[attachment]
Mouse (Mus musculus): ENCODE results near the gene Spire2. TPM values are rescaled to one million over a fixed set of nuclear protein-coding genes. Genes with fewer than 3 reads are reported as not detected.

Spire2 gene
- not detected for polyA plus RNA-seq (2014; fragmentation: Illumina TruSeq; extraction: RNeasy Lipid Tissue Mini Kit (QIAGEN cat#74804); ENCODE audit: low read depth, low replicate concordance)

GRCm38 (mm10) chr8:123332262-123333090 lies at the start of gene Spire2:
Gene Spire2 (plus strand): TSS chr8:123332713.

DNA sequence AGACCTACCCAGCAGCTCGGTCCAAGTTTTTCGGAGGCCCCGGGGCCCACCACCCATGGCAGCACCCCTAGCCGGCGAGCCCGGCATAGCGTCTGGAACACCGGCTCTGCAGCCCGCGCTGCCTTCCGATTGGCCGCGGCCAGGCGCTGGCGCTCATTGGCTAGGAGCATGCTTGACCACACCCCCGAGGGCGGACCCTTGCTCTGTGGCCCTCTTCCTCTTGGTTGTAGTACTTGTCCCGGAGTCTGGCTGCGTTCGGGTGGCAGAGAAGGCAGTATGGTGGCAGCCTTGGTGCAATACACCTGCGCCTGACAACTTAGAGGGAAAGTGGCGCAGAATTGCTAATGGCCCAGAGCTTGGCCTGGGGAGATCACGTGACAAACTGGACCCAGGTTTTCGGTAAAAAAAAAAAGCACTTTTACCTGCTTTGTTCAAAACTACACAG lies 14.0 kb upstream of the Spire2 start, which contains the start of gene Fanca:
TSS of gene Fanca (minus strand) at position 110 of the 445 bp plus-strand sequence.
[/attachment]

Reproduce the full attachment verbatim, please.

Mouse (Mus musculus): ENCODE results near the gene Spire2. TPM values are rescaled to one million over a fixed set of nuclear protein-coding genes. Genes with fewer than 3 reads are reported as not detected.

Spire2 gene
- not detected for polyA plus RNA-seq (2014; fragmentation: Illumina TruSeq; extraction: RNeasy Lipid Tissue Mini Kit (QIAGEN cat#74804); ENCODE audit: low read depth, low replicate concordance)

GRCm38 (mm10) chr8:123332262-123333090 lies at the start of gene Spire2:
Gene Spire2 (plus strand): TSS chr8:123332713.

DNA sequence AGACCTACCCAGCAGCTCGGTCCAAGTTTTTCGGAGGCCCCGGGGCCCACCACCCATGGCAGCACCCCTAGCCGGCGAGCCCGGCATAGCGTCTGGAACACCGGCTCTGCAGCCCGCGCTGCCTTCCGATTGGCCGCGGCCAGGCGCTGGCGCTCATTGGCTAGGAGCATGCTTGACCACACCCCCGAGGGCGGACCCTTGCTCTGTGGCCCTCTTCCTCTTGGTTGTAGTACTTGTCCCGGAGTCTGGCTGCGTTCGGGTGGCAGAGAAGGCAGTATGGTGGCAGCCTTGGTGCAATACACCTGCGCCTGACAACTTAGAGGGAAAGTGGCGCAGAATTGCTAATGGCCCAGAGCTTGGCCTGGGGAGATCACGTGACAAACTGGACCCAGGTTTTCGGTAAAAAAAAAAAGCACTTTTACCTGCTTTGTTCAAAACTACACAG lies 14.0 kb upstream of the Spire2 start, which contains the start of gene Fanca:
TSS of gene Fanca (minus strand) at position 110 of the 445 bp plus-strand sequence.